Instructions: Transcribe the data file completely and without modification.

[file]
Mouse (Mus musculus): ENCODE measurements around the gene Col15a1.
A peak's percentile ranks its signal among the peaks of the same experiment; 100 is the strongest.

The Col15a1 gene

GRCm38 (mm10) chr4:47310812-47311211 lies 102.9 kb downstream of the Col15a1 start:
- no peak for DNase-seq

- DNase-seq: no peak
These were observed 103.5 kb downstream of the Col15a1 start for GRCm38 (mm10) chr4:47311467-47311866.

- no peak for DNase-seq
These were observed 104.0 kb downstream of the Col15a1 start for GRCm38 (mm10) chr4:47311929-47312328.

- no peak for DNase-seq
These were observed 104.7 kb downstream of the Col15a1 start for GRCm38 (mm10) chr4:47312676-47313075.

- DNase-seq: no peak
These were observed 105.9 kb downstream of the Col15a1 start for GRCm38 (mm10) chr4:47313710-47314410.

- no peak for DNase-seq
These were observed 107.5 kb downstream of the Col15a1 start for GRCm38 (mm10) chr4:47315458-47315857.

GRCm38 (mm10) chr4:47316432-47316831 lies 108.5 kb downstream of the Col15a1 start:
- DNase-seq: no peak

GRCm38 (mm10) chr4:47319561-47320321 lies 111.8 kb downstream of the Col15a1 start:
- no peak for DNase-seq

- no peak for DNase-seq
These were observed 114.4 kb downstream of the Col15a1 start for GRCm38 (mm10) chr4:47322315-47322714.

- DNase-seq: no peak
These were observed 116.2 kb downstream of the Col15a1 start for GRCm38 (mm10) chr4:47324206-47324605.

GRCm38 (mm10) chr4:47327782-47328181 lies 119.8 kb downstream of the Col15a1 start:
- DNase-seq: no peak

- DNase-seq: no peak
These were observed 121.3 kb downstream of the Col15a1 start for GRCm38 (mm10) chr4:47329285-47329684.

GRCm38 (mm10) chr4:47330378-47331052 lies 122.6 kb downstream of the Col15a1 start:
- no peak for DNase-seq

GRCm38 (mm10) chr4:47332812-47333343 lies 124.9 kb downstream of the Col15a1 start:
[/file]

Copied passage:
Mouse (Mus musculus): ENCODE measurements around the gene Col15a1.
A peak's percentile ranks its signal among the peaks of the same experiment; 100 is the strongest.

The Col15a1 gene

GRCm38 (mm10) chr4:47310812-47311211 lies 102.9 kb downstream of the Col15a1 start:
- no peak for DNase-seq

- DNase-seq: no peak
These were observed 103.5 kb downstream of the Col15a1 start for GRCm38 (mm10) chr4:47311467-47311866.

- no peak for DNase-seq
These were observed 104.0 kb downstream of the Col15a1 start for GRCm38 (mm10) chr4:47311929-47312328.

- no peak for DNase-seq
These were observed 104.7 kb downstream of the Col15a1 start for GRCm38 (mm10) chr4:47312676-47313075.

- DNase-seq: no peak
These were observed 105.9 kb downstream of the Col15a1 start for GRCm38 (mm10) chr4:47313710-47314410.

- no peak for DNase-seq
These were observed 107.5 kb downstream of the Col15a1 start for GRCm38 (mm10) chr4:47315458-47315857.

GRCm38 (mm10) chr4:47316432-47316831 lies 108.5 kb downstream of the Col15a1 start:
- DNase-seq: no peak

GRCm38 (mm10) chr4:47319561-47320321 lies 111.8 kb downstream of the Col15a1 start:
- no peak for DNase-seq

- no peak for DNase-seq
These were observed 114.4 kb downstream of the Col15a1 start for GRCm38 (mm10) chr4:47322315-47322714.

- DNase-seq: no peak
These were observed 116.2 kb downstream of the Col15a1 start for GRCm38 (mm10) chr4:47324206-47324605.

GRCm38 (mm10) chr4:47327782-47328181 lies 119.8 kb downstream of the Col15a1 start:
- DNase-seq: no peak

- DNase-seq: no peak
These were observed 121.3 kb downstream of the Col15a1 start for GRCm38 (mm10) chr4:47329285-47329684.

GRCm38 (mm10) chr4:47330378-47331052 lies 122.6 kb downstream of the Col15a1 start:
- no peak for DNase-seq

GRCm38 (mm10) chr4:47332812-47333343 lies 124.9 kb downstream of the Col15a1 start: